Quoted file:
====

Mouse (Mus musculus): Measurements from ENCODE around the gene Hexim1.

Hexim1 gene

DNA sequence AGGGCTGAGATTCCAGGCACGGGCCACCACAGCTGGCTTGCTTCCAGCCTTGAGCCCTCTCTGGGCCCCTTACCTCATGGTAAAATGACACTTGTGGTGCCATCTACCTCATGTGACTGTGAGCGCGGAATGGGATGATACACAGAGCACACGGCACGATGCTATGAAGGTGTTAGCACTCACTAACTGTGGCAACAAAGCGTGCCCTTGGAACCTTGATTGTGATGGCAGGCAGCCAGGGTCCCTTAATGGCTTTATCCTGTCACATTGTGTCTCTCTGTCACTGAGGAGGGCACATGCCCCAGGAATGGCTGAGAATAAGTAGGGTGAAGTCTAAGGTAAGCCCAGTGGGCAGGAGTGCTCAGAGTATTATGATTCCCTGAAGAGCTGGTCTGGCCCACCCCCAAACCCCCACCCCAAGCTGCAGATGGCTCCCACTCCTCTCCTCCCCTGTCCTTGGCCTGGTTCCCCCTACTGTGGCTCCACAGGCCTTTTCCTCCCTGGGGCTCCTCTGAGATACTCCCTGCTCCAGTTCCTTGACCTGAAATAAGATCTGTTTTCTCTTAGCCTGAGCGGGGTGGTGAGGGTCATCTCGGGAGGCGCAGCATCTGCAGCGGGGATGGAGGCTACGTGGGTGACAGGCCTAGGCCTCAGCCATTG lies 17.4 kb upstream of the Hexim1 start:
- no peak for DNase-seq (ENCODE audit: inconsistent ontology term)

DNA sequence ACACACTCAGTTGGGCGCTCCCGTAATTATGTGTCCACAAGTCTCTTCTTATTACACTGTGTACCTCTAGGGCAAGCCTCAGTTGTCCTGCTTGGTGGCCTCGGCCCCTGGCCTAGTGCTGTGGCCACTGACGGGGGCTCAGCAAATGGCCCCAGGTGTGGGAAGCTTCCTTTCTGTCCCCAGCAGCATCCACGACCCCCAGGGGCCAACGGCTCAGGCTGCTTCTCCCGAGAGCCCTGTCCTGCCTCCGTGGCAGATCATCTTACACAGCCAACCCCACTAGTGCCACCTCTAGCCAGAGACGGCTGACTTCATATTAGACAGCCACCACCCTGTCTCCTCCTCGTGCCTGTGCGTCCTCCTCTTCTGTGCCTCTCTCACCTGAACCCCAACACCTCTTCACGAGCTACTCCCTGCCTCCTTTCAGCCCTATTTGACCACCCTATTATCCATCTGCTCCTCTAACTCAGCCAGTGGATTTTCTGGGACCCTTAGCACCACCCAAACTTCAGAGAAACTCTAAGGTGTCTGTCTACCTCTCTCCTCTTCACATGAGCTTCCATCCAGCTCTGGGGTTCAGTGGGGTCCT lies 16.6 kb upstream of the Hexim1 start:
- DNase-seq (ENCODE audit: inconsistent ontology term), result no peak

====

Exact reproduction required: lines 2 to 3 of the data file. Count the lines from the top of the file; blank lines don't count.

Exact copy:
Hexim1 gene

DNA sequence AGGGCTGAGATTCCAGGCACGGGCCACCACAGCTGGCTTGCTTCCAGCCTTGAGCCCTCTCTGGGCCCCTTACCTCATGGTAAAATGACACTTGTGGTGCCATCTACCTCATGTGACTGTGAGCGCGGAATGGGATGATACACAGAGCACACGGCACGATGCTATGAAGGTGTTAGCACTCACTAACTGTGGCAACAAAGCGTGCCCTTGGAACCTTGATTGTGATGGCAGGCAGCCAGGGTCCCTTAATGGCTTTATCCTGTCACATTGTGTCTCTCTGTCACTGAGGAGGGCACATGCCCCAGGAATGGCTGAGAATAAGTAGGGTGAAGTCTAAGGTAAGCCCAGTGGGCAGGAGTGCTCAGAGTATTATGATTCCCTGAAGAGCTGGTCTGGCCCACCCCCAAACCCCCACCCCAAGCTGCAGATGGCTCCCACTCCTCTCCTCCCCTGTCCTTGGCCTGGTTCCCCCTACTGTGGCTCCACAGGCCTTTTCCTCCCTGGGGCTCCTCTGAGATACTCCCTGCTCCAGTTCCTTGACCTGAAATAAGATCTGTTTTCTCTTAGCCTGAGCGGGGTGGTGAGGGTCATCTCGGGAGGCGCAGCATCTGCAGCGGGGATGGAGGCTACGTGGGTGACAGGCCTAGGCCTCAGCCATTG lies 17.4 kb upstream of the Hexim1 start: